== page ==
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Nieman Reports New Issue:The Offending Art

United Kingdom Architecture News - Apr 02, 2015 - 10:54   3518 views

Nieman Reports New Issue:The Offending Art

Photography:Francois Mori/Associated Press

In the new issue of Nieman Reports, Jonathan Guyer, a Cairo-based writer and student of Egyptian satire, examines the threats, challenges, and opportunities facing political cartoonists in the wake of the Charlie Hebdo attacks. Around the world, cartoonists often pay a price for their work. Yet the Internet has expanded the potential for cartoonists to reach readers and elude censors.

In an increasingly visual world, cartoons have the power to provoke, to start discussions, and to move people to change their views. U.S. cartoonist Signe Wilkinson sees her role in promoting dialogue between opposing sides as central to her work. "The cartoon isn't the end," she says. "The cartoon is almost the beginning."

Nieman Reports New Issue:The Offending Art

Cover Illustration:Christopher Weyant

Other stories in this issue:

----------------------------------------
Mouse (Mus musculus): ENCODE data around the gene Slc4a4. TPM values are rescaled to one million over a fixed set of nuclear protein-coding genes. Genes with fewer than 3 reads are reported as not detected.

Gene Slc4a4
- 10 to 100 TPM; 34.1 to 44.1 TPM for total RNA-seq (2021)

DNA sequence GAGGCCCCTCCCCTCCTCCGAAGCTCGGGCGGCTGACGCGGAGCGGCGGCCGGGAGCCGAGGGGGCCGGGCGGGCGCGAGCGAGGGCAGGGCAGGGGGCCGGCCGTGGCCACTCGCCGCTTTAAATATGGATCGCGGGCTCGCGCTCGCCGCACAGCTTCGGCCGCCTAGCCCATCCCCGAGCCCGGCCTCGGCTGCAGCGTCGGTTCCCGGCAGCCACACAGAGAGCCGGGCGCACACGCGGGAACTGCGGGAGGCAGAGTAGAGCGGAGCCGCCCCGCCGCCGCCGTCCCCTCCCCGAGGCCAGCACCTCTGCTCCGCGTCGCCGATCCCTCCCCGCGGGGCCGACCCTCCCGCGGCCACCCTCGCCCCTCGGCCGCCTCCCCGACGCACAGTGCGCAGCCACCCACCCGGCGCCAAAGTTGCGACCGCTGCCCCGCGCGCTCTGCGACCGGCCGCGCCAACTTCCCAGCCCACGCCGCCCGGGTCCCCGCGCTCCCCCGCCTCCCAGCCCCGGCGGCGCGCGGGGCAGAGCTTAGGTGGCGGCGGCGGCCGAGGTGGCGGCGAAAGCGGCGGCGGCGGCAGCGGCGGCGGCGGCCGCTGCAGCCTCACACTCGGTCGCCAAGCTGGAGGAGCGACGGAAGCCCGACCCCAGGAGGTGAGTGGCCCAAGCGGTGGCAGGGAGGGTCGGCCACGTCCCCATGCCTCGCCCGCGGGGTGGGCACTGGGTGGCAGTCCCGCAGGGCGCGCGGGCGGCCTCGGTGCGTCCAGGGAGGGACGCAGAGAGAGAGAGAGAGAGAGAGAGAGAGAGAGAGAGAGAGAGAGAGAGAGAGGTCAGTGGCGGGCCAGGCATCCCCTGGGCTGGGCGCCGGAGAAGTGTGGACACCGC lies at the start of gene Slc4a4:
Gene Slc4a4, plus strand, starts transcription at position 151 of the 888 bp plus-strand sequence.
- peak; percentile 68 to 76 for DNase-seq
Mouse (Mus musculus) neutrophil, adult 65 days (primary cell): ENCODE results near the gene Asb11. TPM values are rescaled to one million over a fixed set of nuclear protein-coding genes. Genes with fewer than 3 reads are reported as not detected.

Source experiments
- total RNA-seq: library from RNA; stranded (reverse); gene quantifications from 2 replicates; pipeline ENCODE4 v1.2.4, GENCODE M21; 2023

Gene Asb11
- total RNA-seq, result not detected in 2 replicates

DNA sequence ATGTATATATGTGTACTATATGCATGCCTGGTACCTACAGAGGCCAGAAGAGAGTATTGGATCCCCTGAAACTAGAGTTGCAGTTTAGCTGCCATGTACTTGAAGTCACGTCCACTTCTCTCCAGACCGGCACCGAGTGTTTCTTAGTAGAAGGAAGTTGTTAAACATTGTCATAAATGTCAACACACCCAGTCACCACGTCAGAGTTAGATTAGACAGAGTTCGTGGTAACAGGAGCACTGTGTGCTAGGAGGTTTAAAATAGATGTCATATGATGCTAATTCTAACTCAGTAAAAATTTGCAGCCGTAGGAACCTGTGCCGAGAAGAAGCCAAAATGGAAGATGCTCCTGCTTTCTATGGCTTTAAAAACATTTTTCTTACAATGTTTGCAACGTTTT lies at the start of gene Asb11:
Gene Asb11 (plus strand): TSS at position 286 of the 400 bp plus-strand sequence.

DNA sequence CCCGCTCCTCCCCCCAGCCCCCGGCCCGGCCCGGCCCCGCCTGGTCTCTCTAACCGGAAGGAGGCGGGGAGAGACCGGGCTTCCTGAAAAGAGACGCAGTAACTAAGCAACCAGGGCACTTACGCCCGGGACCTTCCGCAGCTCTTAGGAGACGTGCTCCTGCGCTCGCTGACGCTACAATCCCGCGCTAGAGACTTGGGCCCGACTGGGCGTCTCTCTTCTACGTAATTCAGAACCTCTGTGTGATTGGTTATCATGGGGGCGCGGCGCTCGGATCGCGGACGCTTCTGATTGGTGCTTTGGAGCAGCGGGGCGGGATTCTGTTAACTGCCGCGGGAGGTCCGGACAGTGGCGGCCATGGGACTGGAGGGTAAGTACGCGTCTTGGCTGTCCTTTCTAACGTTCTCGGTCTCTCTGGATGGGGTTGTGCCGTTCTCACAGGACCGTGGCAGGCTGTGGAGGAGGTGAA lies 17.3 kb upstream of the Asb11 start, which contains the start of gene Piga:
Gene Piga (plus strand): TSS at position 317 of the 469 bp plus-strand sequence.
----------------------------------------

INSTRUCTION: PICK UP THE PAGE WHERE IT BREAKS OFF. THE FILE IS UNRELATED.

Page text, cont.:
-In "A Blueprint for How To Make J-School Matter (Again)," digital strategist Amy Webb offers a blueprint for changing journalism education to better prepare students to thrive in the present and future media landscape.

-"Local Weeklies Are Covering the Communities Big Dailies Ignore" by Barbara Selvin examines the successes of three community publications, including The St. Louis American, the local paper that's been covering the black community in greater St. Louis since 1928.

-Technology and innovation writer Michael Fitzgerald, in "What Reporters Need to Know About Covering Net Neutrality," highlights some of the best coverage in the often arcane debate over net neutrality.

-"In the Balkans, Whistle-Blowing News Outlets Struggle to Survive" by Vladimir Radomirovic, founder of Pistaljka, an investigative reporting start-up in Serbia, looks at the challenges facing independent media outlets.

-Olivia Koski describes new immersive storytelling techniques and  technologies in "Virtual Reality Lets the Audience Step into the Story."

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